At Rimrock Feeders, a feedlot west of High River, Alberta, a cow’s typical diet consists of corn, distillers grains (leftovers from ethanol manufacturing), silage , vitamins and minerals.
It is a mixture that evolves over time to improve the health of the herd.
But now, innovators are investigating how changes to feed could also help reduce methane emissions caused by cow burps.
“I think this represents an opportunity for farmers and consumers,” said Karen Beauchemin, Honorary Affiliate Researcher with Agriculture Canada in Lethbridge.
“We could reduce the amount of methane released into the atmosphere by our livestock in the future.”
Cows carry bacteria in their stomachs that help break down fibrous plant matter, but they also produce methane as a byproduct, which is released into the atmosphere.
About a third of all greenhouse gas emissions from the agricultural sector come from the digestive activities of livestock. This represents more than three percent of Canada’s overall GHG emissions.
Producers are already making changes to help reduce their contribution, but faster and more effective changes will be needed if Canada is to meet its goal of reducing methane emissions by at least 30% below 2020 levels by 2030.
One of the most promising solutions, according to industry experts, are food additives.
And feedlots in Alberta are the easiest place to start using them, according to Dr. Calvin Booker, a veterinarian with Feedlot Health Management Services, a consulting service based in Okotoks, Alta.
“We give the animals a diet that we prepare every day,” he said. “Of all feedlot production in Canada, 70% takes place here in Alberta.”
Some studies have already started, while others are in the planning stage. At least one additive, three-nitrooxypropanol, or 3-NOP, shows between 25 and 80% reduction in methane emissions.
“There is no doubt that the effects on methane production are real. They are repeatable and profound,” Booker said.
Additives like 3-NOP act as a methane inhibitor. It mimics another molecule in the digestive process, replacing it and blocking methane production.
Beauchemin studied the chemical for almost a decade as part of a research consortium.
“We give different doses to cattle in different diets and measure methane emissions as well as feed consumption and weight gain,” she said.
“What we found was enteric methane – that is, methane produced by the animal and exhaled through the mouth and nose – was reduced on average by about 30 percent.”
To further test the results, Booker was driven to scale up the research, which eventually involved 15,000 cattle at a feedlot over two years.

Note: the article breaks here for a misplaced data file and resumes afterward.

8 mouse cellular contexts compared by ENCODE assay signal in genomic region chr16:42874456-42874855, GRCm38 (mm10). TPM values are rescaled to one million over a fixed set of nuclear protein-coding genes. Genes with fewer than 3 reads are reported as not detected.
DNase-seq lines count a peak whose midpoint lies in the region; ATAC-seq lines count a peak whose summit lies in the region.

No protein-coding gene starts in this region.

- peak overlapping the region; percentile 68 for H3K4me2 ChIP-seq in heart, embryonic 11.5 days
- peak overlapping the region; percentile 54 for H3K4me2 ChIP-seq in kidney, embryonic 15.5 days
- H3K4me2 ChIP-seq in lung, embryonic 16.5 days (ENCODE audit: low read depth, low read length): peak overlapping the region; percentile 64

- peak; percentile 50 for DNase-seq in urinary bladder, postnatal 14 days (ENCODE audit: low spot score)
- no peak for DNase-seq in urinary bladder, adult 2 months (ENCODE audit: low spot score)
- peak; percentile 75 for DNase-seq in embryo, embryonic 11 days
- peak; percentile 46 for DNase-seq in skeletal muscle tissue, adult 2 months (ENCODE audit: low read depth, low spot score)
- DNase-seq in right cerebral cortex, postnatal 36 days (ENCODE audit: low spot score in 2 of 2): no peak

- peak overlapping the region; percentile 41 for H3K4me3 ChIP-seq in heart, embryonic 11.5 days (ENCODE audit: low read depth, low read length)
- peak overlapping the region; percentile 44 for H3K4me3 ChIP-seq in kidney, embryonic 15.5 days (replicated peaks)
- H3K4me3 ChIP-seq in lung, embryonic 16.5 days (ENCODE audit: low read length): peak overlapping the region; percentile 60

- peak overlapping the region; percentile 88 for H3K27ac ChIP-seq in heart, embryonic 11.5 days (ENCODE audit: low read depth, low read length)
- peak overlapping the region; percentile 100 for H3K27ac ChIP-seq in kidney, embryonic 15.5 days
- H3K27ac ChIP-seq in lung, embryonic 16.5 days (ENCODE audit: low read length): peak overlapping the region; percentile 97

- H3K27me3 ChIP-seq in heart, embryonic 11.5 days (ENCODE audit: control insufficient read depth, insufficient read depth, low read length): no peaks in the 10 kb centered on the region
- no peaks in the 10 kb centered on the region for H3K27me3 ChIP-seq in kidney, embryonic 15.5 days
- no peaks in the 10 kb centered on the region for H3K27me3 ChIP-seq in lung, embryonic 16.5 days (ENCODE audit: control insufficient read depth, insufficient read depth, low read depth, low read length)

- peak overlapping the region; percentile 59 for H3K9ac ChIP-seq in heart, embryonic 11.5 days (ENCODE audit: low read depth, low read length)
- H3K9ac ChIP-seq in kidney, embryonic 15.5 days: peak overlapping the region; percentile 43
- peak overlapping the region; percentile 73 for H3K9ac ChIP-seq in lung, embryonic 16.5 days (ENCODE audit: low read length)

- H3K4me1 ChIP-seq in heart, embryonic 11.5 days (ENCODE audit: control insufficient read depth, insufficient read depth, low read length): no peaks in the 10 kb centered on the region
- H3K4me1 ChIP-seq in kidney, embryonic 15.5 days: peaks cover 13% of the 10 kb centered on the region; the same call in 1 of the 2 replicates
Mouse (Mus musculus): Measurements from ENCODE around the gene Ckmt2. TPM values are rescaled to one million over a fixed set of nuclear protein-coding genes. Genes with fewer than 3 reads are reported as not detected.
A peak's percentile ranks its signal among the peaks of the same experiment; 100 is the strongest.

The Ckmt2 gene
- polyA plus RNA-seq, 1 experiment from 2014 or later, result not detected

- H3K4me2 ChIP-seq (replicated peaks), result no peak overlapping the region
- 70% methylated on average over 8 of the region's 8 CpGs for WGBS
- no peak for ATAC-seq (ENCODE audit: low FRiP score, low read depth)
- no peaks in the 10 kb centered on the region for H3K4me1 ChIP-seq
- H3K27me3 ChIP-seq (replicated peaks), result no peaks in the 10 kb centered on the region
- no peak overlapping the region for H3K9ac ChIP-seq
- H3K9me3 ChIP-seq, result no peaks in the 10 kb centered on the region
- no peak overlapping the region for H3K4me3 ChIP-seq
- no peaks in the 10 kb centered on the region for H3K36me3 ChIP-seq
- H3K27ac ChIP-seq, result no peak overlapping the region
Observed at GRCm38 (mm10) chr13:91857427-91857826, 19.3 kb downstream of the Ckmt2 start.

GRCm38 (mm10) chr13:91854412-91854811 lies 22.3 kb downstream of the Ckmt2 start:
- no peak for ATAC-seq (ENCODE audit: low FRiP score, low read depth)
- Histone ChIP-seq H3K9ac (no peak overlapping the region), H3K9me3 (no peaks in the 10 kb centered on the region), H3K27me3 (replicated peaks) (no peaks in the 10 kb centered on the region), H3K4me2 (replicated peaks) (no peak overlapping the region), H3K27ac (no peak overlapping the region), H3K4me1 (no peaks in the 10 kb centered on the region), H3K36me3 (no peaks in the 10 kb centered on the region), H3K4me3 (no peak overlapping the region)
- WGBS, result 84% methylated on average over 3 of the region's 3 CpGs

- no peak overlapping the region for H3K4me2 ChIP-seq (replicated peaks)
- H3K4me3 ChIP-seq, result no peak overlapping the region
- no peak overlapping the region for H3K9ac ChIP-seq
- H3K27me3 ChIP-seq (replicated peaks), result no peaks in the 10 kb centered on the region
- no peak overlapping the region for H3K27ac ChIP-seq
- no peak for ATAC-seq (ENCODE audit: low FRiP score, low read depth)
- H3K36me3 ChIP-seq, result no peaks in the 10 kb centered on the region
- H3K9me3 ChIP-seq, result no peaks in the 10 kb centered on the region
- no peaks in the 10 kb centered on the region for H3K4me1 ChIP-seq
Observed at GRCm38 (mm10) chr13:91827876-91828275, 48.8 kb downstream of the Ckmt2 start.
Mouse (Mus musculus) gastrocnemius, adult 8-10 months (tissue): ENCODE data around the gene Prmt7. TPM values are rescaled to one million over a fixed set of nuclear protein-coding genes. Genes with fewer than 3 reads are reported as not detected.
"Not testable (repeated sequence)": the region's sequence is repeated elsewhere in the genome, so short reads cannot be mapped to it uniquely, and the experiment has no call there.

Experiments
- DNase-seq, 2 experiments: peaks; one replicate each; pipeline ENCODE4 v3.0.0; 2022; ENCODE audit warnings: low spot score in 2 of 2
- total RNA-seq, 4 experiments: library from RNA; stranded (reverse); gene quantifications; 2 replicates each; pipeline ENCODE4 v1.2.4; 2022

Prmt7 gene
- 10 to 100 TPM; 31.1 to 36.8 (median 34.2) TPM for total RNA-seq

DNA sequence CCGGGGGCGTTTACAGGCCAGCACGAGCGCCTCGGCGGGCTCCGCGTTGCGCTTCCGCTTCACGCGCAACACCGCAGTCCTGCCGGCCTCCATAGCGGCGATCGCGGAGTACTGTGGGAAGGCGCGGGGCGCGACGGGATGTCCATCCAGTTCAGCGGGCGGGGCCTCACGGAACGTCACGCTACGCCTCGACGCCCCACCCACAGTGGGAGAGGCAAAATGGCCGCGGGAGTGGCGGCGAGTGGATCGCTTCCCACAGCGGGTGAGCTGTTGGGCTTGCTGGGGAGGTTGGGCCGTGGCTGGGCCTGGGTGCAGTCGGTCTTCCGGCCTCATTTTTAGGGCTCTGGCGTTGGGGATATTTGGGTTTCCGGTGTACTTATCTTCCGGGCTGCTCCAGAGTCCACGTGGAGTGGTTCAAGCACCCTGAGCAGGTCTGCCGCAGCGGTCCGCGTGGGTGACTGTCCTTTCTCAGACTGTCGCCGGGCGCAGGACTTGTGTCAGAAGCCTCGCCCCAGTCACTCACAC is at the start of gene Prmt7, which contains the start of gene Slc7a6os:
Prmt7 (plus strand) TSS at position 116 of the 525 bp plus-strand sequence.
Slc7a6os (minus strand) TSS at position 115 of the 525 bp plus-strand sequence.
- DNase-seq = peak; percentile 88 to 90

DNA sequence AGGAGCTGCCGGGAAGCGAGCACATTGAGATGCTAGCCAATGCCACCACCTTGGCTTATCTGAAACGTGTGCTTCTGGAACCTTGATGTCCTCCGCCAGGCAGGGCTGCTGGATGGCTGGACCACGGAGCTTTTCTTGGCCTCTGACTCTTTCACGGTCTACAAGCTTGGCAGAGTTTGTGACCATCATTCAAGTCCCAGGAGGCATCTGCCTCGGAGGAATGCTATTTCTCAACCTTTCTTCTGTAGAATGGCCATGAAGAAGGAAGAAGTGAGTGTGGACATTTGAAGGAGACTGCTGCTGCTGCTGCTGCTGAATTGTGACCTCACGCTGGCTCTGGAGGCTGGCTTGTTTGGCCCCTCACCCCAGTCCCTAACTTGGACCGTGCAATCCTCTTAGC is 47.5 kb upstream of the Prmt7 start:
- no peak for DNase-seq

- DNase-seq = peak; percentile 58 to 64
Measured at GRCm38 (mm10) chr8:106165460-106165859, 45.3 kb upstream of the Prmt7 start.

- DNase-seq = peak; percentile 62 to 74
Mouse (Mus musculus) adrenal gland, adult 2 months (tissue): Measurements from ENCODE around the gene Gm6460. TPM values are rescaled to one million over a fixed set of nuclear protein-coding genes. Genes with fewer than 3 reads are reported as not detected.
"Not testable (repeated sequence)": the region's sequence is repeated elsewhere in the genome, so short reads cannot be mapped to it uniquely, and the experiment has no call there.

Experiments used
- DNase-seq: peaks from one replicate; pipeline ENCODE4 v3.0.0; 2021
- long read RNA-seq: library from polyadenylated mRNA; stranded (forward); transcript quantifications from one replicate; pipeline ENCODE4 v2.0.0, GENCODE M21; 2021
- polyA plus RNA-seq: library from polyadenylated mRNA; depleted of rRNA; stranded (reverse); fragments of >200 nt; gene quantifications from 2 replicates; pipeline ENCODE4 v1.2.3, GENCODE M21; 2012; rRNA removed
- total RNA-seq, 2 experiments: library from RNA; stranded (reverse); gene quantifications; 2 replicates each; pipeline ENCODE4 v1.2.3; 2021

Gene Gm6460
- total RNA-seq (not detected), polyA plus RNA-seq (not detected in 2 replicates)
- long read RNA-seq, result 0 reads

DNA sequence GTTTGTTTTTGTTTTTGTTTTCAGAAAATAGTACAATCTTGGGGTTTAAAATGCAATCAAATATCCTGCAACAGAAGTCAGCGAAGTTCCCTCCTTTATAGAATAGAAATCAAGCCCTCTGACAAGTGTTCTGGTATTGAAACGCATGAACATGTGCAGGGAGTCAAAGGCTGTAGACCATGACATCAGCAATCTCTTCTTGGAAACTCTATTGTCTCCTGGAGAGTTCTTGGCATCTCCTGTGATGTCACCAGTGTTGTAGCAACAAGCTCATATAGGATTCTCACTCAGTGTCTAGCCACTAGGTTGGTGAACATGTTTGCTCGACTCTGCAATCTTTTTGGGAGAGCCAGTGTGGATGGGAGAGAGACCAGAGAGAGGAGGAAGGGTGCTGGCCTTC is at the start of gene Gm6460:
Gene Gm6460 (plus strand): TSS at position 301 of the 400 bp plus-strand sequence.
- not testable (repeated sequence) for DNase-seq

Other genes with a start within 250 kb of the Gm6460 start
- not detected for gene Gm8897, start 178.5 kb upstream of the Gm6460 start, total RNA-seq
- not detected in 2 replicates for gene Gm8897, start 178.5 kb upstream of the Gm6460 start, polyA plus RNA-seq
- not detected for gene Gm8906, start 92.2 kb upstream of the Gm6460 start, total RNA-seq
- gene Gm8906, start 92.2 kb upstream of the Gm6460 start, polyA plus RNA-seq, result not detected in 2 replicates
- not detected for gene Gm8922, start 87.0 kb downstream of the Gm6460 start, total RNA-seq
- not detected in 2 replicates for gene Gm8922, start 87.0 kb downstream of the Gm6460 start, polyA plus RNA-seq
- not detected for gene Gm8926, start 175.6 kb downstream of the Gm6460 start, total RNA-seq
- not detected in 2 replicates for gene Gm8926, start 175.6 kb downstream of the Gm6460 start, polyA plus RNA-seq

“Number 1 is animal health and welfare…and to ensure that the use of a feed additive like 3-NOP will not have adverse effects,” he said. .
“We need to understand how this fits into overall sustainability because environmental sustainability is just one aspect of overall sustainability. There has to be economic sustainability out of something and obviously there has to be economic sustainability as well. have ethical sustainability.”
The cost of the additive is also a bit of a mystery.
3-NOP is used in the European Union, Chile and Brazil, where it is considered a food additive. Canada and the United States treat it like a drug, which requires a much more rigorous and time-consuming approval process.
The biggest challenge, for now, is figuring out what will entice livestock producers to actually use the chemical when it’s readily available.
Even if it turns out to have no negative effects, 3-NOP is unlikely to have an impact on feed efficiency, Booker said. This means that farmers are unlikely to produce more meat using it.
Instead, he says, some form of carbon credit could stimulate interest.
“There are protocols in place for producers … to claim offsets and have them go through the regulated emissions market here in Alberta, and there would be monetary value associated with that,” Booker said.
3-NOP isn’t the only innovation on the horizon that Alberta cattle producers can look forward to.
Elena Vinco is a researcher and policy analyst at the Simpson Center in the School of Public Policy at the University of Calgary. She co-authored a paper published in April on near-term methane reduction options in Alberta’s beef and dairy industry.
One of them is 3-NOP, but there is also a food additive derived from tropical red algae.
“There are a few different types in terms of species, but they all seem to demonstrate fairly consistent methane reduction potential,” she said.
“We really wanted to clarify what was achievable in Alberta and Western Canada, as well as what is achievable in the short term.”
Another short-term fix that researchers often hear is to “eat less red meat.” But Beauchemin says it’s not as simple as it sounds, both in terms of environmental consequences and impacts on the food chain.
“I’m not saying it can’t be part of the equation, but there can be unintended consequences. And they’re not always obvious to consumers.”
Vinco hopes that with a few innovations, Alberta cattle producers will be able to lead the way in reducing agricultural methane emissions in the country.
“I think a lot of the burden, perhaps unfairly, is placed on the farmers, who are really trying their best,” she said. “They really prioritize sustainable practices.”